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Walker Art Center to Show Major Dan Graham Retrospective
Girl's Make-up Room, 1998-2000. Two-way mirror glass, perforated stainless steel, wooden stool, and cosmetic articles, 67 x 118 in. Courtesy of the artist and Hauser & Wirth Zurich London.
MINNEAPOLIS, MN.- Dan Graham: Beyond, a major retrospective surveying the career of one of contemporary art’s most innovative figures, will be on view at the Walker Art Center October 31, 2009–January 24, 2010. The first exhibition in the United States to showcase Graham’s entire body of work, including his groundbreaking experiments with video and performance, architecture and public spaces, and collaborations with musicians and rock bands, is organized by The Museum of Contemporary Art (MOCA), Los Angeles, in collaboration with the Whitney Museum of American Art, New York. Curated by Bennett Simpson, MOCA associate curator, and Chrissie Iles, Anne and Joel Ehrenkranz curator at the Whitney, this comprehensive survey features photographs, film and video, architectural models, indoor and outdoor pavilions, conceptual projects for magazine pages, drawings and prints, and writings.

The Walker’s presentation of this acclaimed traveling exhibition continues the institution’s extensive history with Graham. In addition to the commission Two-way Mirror Punched Steel Hedge Labyrinth (1994) in the Minneapolis Sculpture Garden, and 10 other works in the Walker’s collection, the artist’s work has been essential to major exhibitions such as Worlds Away: New Suburban Landscapes (2008), The Last Picture Show: Artists Using Photography, 1960–1982 (2003–2004), American Tableaux (2001–2002), and Let’s Entertain (2000).

Dan Graham: Beyond traces the evolution of Graham’s work across each of its major stages, while asserting the motifs and concerns that underlie his entire practice—most notably, the changing relationship of individual to society as filtered through American mass media and architecture at the end of the 20th century.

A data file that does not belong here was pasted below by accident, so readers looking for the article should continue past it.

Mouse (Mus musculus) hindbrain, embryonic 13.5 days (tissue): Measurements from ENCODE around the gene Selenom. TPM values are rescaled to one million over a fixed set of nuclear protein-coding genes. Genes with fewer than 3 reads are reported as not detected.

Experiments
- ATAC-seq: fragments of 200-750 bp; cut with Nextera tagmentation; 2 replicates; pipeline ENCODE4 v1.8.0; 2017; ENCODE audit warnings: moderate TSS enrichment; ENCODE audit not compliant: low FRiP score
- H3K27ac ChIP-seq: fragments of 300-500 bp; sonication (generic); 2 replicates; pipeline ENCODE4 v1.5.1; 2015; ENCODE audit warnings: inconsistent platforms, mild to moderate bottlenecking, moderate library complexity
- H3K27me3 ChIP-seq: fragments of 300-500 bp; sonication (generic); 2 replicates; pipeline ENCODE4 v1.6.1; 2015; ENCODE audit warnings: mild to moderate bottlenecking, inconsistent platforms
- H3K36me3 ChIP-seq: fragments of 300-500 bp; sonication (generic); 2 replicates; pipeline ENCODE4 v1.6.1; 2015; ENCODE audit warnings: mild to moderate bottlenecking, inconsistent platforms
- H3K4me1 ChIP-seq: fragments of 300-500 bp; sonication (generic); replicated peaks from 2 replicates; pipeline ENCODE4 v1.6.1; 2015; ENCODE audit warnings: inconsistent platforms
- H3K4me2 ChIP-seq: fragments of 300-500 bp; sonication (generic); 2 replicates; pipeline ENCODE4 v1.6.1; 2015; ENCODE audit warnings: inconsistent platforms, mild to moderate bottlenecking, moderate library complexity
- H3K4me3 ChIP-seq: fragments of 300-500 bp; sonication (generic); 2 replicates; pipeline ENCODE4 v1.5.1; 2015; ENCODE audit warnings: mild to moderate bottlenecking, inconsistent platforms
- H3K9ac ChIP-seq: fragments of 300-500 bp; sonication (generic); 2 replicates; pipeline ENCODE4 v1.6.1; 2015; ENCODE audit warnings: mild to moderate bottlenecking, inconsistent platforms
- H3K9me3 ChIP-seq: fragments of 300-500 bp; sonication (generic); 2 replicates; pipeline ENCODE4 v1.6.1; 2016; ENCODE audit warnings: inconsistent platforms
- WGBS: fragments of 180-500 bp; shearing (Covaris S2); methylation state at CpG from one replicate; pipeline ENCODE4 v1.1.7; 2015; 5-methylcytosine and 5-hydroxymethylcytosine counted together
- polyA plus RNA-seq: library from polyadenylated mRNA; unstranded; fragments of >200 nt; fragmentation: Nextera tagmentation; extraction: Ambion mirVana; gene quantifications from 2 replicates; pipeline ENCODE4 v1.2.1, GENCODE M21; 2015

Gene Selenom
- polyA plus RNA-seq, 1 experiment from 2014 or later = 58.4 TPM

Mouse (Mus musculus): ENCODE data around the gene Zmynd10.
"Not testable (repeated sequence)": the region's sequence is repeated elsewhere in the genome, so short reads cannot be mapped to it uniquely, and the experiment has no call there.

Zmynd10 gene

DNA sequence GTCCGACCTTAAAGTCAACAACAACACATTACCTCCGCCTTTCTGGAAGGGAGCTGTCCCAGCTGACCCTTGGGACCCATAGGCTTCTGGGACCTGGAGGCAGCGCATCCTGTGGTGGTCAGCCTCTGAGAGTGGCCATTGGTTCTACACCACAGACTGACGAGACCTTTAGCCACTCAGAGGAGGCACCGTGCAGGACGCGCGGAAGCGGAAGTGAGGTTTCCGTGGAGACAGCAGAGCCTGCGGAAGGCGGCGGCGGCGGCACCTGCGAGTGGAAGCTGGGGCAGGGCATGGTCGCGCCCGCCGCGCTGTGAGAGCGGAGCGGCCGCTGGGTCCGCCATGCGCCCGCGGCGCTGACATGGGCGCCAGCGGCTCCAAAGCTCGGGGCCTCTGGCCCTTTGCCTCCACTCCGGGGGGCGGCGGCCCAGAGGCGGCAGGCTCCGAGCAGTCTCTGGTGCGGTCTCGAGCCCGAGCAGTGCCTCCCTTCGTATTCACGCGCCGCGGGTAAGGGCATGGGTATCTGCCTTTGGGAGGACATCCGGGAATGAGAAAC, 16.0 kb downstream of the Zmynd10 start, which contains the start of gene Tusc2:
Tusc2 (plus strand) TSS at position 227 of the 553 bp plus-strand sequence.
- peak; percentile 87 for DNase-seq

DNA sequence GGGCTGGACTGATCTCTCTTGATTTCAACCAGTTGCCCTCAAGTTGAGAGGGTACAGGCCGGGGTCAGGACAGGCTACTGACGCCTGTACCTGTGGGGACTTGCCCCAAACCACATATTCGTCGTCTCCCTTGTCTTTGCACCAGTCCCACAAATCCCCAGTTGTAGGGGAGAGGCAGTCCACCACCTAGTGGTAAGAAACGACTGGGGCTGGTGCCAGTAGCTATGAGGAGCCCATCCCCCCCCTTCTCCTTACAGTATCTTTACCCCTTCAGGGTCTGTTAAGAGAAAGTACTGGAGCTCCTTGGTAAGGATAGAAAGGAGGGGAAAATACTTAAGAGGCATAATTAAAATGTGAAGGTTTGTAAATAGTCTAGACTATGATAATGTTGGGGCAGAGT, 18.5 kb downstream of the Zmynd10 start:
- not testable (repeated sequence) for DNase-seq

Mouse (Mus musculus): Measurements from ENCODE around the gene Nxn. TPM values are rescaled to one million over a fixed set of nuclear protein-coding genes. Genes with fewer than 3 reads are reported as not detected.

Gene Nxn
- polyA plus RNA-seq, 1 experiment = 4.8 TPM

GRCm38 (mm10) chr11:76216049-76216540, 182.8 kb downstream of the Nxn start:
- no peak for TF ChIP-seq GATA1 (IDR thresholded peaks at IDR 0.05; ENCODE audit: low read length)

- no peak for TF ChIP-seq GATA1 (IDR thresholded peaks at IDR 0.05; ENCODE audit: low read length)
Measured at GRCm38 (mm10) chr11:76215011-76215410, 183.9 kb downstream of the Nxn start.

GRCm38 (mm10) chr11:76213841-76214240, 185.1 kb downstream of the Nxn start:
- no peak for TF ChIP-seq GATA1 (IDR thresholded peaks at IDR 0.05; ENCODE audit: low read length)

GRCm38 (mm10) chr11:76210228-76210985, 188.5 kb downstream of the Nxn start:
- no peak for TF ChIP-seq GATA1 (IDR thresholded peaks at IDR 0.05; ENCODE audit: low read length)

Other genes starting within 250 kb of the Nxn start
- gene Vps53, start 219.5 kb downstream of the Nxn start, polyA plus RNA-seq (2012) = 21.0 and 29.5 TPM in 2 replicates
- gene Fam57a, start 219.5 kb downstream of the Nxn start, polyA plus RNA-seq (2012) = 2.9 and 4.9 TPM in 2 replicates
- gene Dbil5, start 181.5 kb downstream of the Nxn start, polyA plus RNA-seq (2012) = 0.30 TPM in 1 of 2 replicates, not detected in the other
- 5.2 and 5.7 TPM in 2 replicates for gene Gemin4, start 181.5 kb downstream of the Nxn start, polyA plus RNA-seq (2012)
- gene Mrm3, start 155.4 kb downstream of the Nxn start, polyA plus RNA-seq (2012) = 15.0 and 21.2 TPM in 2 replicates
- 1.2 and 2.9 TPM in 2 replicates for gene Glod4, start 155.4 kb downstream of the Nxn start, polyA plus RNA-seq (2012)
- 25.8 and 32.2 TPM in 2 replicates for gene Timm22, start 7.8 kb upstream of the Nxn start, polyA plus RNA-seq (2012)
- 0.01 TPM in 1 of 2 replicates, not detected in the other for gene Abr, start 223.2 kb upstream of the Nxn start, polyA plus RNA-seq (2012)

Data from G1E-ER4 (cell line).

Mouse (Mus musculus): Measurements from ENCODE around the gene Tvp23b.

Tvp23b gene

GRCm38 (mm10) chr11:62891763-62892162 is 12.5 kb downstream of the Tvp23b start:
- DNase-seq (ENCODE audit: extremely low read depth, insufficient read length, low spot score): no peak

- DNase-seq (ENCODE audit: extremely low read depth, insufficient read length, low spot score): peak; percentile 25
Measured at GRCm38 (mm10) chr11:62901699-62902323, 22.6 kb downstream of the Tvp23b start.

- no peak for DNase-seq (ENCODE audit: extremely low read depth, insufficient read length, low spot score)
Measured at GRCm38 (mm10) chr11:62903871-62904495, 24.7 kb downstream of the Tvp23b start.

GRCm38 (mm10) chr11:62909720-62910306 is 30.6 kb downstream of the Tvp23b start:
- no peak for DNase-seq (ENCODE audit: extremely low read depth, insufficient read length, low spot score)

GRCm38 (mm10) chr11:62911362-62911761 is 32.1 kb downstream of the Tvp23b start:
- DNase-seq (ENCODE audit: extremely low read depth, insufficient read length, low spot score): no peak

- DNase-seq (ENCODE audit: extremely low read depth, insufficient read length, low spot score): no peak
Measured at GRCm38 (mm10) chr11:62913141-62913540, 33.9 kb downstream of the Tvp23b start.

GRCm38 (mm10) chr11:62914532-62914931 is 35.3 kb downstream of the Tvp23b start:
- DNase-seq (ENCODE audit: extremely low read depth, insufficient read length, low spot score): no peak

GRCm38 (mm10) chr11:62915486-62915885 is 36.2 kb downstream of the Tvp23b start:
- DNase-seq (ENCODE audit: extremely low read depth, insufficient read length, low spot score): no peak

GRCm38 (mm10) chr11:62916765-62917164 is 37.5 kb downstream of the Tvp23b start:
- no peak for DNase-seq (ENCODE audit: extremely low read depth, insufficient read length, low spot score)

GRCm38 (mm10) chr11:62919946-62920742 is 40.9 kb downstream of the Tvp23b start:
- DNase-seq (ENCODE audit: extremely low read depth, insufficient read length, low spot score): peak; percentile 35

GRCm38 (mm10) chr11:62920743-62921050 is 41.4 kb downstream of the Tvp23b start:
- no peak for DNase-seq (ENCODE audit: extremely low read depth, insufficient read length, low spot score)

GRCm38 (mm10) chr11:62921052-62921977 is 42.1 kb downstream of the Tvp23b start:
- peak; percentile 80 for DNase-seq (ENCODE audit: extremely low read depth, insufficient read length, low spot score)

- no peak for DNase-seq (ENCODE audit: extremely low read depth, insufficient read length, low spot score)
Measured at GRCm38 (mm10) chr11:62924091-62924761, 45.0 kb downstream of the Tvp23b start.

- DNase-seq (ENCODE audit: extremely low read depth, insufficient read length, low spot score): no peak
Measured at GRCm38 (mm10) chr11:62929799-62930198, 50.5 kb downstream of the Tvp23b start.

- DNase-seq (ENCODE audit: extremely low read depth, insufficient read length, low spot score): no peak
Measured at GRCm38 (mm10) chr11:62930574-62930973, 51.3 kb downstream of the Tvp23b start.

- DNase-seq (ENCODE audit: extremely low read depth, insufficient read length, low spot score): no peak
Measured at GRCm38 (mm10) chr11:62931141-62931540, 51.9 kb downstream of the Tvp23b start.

Graham was born in Urbana, Illinois, in 1942 and grew up in suburban New Jersey, a landscape that would serve as the inspiration for one of his earliest projects, Homes for America (1966–1967). While riding the train back to his parents’ house from New York City, Graham took numerous photographs of the tract housing he passed through, using a Kodak Instamatic camera.

Highlighting the repetition, mass production, and reductive logic of this landscape, these images echoed many of the central concerns of minimalism and led Graham to conceive of his work as a “structure of information.” Presented as a slide show as well as a magazine layout incorporating text, Homes for America is considered one of the seminal artworks of the 1960s. It announced a conception of art grounded in the everyday—in common architecture, in the language of advertising, and made with cheap, disposable tools for mass circulation—and it merged Graham’s interest in cultural commentary with art’s most advanced visual modes. During the late 1960s and early 1970s, Graham was also at the forefront of a move by many cutting-edge artists into performance, film, and video works as a means of resituating the individual body within the political terms of conceptual art. In 1969, he commenced a series of time-based works, first in film and performance, later in video, that were inspired by the perceptual conditions—feedback, looping, delay—accompanying these new modes of art experience. The most culturally profound invention of the postwar era, television, had made an enormous impact on Graham’s generation, and at the heart of his new work was an investigation of the performer-audience relationship as it was filtered and distorted by the technology of the camera. In the dizzying, counter-intuitive vantages of films like Roll (1970) and Body Press (1970–1972), Graham second-guessed the supposed objectivity of the camera by giving the device to actors who performed simple reductive movements (rolling across the floor, circling one another).